How to Control Garden Pests Without Chemicals
Looking for a natural way to prevent and control garden pests and bacterial plant diseases? Check out our guide on how to tackle every gardener's worst nightmare
2 October 2018
Nothing compares to growing your own vegetables or sowing a row of your favourite flowers in the garden. As you begin to appreciate the produce, perpetual colours and all the time and effort it has taken for your backyard to be in full flourishing form, the last thing any gardener wants is for their garden to turn into a playground for unwelcome pests.
Investing in pesticides and other toxic preventatives may be the easy answer to rid your outdoor space from invasion, but what you may not realise is that these chemical-based measures damage the entire ecosystem your garden is thriving off. Although your intention may be to deter slugs, caterpillars and fungal plant diseases, eradicating one species will most likely result in ending the cycle of beneficial insects such as ladybugs and lacewings, which prey on pests, as well as pollinators including butterflies, native wasps and bees that help reproduce and sustain the health of your garden. It is not just the insects that are affected by pesticides, in fact, your soil can be damaged by the harsh chemicals too. These chemicals can also stunt plant growth or leave your garden exposed to disease if the overall health of your garden is low. If your backyard is also occupied by children and pets it is best to use natural and non-harmful methods to ensure their safety. In addition, anyone who is growing vegetables and fruits for personal consumption most likely started planting with the intention of fostering an organic garden-to-plate lifestyle. The 100% freshness is guaranteed through growing your own plants, unlike produce supplied through supermarkets. By avoiding pesticides you can ensure your homegrown produce is 100% chemical-free, sustainable and deliciously healthy!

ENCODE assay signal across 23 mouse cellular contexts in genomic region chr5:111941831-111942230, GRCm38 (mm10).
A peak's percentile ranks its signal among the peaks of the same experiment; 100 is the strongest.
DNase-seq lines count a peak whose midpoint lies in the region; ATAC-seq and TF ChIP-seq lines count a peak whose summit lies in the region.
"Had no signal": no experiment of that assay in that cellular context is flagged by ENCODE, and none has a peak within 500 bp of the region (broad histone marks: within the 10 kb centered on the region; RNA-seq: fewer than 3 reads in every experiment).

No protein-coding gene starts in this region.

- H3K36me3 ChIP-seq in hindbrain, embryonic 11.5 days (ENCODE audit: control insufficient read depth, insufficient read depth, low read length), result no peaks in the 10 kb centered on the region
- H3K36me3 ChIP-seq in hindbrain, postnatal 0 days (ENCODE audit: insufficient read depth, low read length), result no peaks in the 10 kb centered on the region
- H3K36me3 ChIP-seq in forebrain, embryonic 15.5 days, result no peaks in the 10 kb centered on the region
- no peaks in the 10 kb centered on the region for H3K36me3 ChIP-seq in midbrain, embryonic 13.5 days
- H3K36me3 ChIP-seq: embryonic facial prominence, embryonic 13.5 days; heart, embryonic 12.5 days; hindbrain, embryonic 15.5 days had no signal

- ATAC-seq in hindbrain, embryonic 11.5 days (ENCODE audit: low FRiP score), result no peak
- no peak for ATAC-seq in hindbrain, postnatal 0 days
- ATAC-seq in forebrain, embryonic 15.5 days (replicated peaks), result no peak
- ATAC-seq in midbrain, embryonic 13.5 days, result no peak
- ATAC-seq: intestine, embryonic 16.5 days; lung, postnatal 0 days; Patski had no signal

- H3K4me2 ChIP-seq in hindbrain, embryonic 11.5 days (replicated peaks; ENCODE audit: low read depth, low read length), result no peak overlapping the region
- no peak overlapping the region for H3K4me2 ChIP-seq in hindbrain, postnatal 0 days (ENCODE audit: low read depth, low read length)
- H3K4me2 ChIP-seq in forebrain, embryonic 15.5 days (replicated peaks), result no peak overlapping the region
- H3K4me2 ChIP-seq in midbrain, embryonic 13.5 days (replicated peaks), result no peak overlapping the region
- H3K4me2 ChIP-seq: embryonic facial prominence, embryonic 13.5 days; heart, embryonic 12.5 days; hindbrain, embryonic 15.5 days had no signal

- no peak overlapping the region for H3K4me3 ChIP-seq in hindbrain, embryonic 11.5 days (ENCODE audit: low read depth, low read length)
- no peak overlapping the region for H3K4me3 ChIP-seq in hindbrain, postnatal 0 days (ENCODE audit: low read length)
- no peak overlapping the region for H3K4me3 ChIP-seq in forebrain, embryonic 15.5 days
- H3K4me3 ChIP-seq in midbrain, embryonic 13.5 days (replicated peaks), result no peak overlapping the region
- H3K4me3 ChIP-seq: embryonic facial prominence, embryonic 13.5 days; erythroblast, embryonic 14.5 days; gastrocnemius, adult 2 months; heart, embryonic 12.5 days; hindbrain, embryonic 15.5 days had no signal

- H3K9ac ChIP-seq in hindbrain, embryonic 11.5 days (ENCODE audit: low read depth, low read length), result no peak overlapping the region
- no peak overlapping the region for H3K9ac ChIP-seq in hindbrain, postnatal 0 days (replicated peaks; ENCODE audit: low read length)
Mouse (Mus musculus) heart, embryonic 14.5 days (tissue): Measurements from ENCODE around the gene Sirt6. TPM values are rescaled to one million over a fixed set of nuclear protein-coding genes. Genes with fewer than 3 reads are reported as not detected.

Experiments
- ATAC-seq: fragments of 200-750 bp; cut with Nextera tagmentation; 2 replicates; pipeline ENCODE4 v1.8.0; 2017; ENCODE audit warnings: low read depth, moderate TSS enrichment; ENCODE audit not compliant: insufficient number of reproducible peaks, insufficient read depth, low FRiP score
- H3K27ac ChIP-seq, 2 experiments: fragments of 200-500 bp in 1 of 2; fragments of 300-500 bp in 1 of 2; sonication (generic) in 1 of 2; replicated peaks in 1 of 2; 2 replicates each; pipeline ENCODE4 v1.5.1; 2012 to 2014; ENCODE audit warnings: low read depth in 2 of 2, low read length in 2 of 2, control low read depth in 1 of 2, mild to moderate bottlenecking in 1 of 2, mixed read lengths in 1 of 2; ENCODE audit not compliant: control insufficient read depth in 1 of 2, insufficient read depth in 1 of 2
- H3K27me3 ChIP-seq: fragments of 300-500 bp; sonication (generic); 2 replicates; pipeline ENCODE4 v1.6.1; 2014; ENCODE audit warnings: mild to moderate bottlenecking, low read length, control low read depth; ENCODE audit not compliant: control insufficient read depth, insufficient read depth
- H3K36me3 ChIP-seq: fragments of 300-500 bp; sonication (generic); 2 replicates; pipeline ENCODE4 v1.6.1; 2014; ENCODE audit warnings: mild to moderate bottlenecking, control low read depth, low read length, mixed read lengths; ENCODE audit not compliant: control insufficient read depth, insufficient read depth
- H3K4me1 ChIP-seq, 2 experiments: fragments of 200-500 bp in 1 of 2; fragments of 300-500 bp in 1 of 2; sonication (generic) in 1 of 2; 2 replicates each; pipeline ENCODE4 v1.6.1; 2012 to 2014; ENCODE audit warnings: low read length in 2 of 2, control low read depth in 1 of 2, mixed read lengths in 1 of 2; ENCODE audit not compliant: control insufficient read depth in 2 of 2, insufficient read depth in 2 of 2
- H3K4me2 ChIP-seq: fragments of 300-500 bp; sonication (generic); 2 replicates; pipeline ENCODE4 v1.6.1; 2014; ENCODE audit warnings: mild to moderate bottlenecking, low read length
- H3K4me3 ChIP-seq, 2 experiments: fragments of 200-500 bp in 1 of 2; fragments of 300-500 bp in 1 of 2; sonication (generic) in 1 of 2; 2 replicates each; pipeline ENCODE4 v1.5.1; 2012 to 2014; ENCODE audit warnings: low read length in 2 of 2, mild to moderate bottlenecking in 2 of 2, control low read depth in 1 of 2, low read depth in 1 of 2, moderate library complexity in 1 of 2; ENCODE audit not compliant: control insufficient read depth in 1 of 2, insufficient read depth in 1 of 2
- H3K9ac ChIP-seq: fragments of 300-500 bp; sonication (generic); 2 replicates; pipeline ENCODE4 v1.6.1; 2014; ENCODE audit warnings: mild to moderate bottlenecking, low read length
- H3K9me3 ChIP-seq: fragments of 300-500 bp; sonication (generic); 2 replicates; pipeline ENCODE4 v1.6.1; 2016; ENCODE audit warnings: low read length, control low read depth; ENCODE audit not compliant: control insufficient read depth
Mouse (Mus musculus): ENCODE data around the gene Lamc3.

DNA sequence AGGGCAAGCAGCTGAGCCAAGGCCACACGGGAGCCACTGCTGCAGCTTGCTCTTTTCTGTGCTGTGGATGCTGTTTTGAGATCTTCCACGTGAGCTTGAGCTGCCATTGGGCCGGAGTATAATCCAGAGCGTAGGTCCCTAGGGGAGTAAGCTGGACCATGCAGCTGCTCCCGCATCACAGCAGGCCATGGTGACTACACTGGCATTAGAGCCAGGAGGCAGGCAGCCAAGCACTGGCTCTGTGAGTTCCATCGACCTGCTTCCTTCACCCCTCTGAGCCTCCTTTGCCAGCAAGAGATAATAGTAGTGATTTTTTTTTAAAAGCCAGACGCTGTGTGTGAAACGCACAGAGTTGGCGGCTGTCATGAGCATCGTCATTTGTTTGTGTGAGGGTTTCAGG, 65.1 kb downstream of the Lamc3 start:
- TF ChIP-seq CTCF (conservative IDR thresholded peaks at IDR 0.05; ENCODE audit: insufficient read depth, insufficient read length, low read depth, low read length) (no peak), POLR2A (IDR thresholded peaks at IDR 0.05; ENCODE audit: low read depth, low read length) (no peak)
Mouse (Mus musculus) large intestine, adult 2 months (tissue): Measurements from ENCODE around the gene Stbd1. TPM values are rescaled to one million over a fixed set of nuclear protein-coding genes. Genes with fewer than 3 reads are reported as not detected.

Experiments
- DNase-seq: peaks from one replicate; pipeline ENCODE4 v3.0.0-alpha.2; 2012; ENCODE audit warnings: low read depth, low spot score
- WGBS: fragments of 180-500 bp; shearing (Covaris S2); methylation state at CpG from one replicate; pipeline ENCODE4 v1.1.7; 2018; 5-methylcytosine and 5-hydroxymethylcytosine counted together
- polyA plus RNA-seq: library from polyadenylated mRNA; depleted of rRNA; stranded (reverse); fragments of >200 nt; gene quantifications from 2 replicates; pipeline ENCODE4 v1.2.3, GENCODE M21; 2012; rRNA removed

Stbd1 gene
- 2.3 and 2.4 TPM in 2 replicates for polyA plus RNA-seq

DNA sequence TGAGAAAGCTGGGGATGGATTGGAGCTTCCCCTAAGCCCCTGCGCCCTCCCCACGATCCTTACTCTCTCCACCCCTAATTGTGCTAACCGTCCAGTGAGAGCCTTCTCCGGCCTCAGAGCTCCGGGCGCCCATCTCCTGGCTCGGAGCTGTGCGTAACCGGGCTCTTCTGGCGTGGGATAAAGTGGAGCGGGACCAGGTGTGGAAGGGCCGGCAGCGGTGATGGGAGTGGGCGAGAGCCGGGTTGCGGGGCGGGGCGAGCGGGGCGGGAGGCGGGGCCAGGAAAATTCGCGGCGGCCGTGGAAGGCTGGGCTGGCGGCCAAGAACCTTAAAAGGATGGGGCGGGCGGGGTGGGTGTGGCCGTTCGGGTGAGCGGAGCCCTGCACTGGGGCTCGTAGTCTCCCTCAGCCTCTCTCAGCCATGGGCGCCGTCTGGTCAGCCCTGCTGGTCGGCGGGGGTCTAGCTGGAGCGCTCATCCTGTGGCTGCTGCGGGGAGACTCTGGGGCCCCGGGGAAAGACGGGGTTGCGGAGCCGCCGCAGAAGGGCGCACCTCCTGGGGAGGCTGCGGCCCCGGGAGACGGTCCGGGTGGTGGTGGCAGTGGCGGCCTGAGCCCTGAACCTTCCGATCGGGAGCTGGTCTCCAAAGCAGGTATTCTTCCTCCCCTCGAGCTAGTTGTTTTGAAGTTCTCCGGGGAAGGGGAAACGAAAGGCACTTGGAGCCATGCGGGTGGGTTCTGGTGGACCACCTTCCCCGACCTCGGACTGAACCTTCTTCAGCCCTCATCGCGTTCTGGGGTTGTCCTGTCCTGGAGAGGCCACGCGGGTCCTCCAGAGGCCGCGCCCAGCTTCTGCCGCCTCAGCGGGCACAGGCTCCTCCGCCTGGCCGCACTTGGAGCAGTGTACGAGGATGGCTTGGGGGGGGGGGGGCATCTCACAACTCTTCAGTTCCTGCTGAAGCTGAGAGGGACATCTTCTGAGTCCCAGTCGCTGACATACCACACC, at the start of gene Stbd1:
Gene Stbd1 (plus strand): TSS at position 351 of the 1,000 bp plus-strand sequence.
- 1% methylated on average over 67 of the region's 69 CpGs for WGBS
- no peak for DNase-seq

The most common problem that gardeners face is the damage to a crop from pests. Establishing a healthy yard from the initial sowing stage through to harvest is the best defence against uninvited garden pests.
- Soil - when choosing soil for your garden, consider an all-organic garden mix. Essentially a soil mix should contain a coarse sand and composted pine bark or a combination of green plant waste. Making your own compost is highly beneficial as you know exactly what has gone into your compost heap and thus your soil is a product of previous organic waste. A handy tip to add to any garden soil is espresso coffee grounds. Adding this will help rejuvenate garden areas which have been exposed to disease and acts as a protective barrier against potential plant problems.